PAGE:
Roberto Osuna's Dominance Deserves More Attention
With the way MLB pitching staffs are constructed in today's game, a strong bullpen -- and in particular, someone who can lock down the ninth inning -- is a vital piece toward ultimately achieving success. That's partially why we've been so enamored with how dominant Craig Kimbrel has been, while Kenley Jansen is having similar results despite leaning so heavily on one pitch. When we think about the game's top closers, they're likely the first two that come to mind.
You know who shouldn't be far behind them, though? Toronto Blue Jays closer Roberto Osuna. If it wasn't for a tough start to his 2017 campaign, a lot of his season-long stats would probably be on par with the game's elite relief hurlers.
A Lackluster Start
For a squad that finished April with an 8-17 record, nothing really went right for the Jays through one month of play. It didn't help that Osuna only saved 3 games out of a possible 6 opportunities while racking up a 5.63 ERA, 1.25 WHIP and a .320 wOBA against in 8 innings of work.
While his peripherals showed that he was a bit unlucky -- he posted a 3.05 SIERA during this time -- possibly the biggest positive was that his strikeout rake settled in at 23.5% to go along with a 0.0% walk rate. However, it certainly wasn't ideal to watch opposing hitters produce a 34.6% hard-hit rate, 40.0% fly-ball rate and 24.0% line-drive rate en route to a .360 BABIP in this admittedly small sample.
Once the calendar flipped to May, though, it's been a much different story for the young right-hander.
Flourishing Ever Since
Osuna has secured all 15 save opportunities in his last 20 innings of work, but what's more impressive is how he's accomplished it. His walk rate since May 1st sits at 2.9%, while his strikeout rate has spiked all the way up to 40.0%. The closer's ERA during this time is just 1.35, but it's also supported with an equally strong 1.64 SIERA and a soft-hit rate (17.5%) that's higher than the amount of hard contact (12.5%) he's allowed.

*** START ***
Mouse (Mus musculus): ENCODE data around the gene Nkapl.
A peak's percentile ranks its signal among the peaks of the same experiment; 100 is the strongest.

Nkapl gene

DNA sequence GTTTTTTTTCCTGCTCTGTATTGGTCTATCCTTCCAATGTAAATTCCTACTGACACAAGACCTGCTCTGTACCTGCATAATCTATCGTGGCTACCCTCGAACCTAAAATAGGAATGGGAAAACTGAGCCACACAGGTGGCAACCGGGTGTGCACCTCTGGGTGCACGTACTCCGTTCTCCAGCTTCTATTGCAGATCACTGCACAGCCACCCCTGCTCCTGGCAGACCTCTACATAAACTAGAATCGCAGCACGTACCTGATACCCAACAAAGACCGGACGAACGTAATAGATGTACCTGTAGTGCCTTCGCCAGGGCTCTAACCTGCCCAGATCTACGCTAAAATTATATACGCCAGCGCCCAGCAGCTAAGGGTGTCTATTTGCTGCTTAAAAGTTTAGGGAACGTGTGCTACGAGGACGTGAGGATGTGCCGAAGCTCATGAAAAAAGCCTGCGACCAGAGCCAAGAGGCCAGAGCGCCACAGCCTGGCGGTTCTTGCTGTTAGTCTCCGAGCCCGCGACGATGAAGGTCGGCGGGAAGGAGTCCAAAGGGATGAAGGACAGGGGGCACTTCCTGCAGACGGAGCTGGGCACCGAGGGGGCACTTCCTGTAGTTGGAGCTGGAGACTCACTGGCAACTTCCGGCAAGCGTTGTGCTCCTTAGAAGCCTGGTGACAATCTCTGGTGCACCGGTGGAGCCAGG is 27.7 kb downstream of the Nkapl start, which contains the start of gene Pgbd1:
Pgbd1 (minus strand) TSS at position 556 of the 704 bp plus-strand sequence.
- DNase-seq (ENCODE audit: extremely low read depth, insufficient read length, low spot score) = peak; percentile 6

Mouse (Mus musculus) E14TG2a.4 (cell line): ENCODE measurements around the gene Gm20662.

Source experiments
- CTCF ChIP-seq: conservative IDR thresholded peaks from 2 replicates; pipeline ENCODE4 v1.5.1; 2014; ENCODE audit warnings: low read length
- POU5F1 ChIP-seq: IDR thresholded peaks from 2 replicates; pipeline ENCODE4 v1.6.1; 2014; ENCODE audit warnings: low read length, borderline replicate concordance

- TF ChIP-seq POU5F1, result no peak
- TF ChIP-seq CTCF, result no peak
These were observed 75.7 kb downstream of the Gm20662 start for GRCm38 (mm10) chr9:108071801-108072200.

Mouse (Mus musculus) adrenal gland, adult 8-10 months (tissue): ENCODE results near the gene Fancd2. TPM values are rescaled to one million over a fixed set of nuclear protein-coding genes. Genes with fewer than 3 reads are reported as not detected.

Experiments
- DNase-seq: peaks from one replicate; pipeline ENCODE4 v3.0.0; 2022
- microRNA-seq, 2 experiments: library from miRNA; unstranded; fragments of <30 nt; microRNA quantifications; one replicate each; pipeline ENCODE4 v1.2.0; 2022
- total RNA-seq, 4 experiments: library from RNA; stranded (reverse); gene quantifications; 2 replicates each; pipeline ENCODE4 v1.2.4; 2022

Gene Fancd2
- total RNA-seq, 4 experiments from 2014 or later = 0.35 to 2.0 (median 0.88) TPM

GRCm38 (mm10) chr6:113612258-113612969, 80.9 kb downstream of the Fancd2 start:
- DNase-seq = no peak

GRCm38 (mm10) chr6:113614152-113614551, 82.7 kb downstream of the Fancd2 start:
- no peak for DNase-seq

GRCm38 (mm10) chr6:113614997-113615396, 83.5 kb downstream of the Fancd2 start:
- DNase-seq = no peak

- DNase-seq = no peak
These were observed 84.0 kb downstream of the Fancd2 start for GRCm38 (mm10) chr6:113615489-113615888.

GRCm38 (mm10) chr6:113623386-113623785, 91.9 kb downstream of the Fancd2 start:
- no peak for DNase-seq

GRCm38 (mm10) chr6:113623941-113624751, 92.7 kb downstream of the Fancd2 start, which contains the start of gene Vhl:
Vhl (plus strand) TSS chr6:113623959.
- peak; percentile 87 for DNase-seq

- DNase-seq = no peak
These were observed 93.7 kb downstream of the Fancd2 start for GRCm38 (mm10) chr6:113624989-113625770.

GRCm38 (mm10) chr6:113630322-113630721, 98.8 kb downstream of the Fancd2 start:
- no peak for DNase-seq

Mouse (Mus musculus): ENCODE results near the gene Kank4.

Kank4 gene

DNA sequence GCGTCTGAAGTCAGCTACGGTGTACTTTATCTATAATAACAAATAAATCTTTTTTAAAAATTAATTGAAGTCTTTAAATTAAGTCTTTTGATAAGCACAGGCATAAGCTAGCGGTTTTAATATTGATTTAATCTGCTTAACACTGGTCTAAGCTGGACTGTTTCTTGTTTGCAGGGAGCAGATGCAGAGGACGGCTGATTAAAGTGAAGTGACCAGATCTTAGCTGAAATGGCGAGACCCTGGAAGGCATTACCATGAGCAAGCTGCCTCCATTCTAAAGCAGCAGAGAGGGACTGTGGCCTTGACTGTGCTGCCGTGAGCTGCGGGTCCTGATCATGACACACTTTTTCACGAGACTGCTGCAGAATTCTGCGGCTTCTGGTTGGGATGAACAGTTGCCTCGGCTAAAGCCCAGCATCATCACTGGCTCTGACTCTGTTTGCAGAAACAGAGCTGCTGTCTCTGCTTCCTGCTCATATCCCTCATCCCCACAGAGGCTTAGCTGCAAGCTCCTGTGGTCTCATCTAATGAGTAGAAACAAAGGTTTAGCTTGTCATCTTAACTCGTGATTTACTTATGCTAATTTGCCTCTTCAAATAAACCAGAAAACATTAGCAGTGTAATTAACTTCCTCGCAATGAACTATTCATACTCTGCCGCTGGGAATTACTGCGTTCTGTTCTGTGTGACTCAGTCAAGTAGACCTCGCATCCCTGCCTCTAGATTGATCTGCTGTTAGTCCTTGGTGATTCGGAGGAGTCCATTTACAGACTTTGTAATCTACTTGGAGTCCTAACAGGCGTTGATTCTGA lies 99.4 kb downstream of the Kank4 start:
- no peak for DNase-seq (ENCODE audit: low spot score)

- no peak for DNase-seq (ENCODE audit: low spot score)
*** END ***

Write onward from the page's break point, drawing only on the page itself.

How do these numbers stack up against the big dudes like Kimbrel and Jansen over the same period of time? Check out the below table where it's all laid out.
Kimbrel and Jansen are still performing better than Osuna in most of these categories, but it's not like he's incredibly far off. It also helps that what he lacks in strikeouts, he's making up for by limiting hard contact.
When we also take Osuna's age (22 years old) and big league experience (currently his third MLB season) into account, it's hard not to get excited about his potential as a consistently dominant reliever moving forward.
So, what's been the difference behind this dominance for Toronto's young reliever? His performance improved because the quality of the pitches he's thrown have better.
Of Osuna's four-pitch arsenal, the three he's used the most are his fastball, slider, and cutter. If we use FanGraphs' pitch values as a guide, we can see that each of these offerings have drastically improved since May 1st when compared to how they rated in April.
This improvement has led to some eye-popping changes in his plate-discipline stats. The below table shows the differences between his chase rate (O-Swing%), swings generated inside the strike zone (Z-Swing%), the corresponding contact rates, and his swinging-strike rate (SwStr%).
|Through April 30th||38.9%||71.7%||46.4%||92.1%||14.4%|
|Since May 1st||52.5%||76.9%||52.4%||80.0%||21.2%|
And, for what it's worth, Osuna's chase rate and swinging-strike rate since May 1st have been better than both Kimbrel's (35.5% and 20.9%, respectively) and Jansen's (45.6% and 18.0%).
Kimbrel and Jansen -- and Aroldis Chapman, when healthy -- will continue to dominate the headlines when it comes to the game's best closers, and rightfully so because they've been disgusting when toeing the slab this season. However, Osuna's performance since May 1st has him rubbing elbows with these two studs.
It'll only be tougher to ignore what he's doing if he's able to sustain this excellence over the next few months.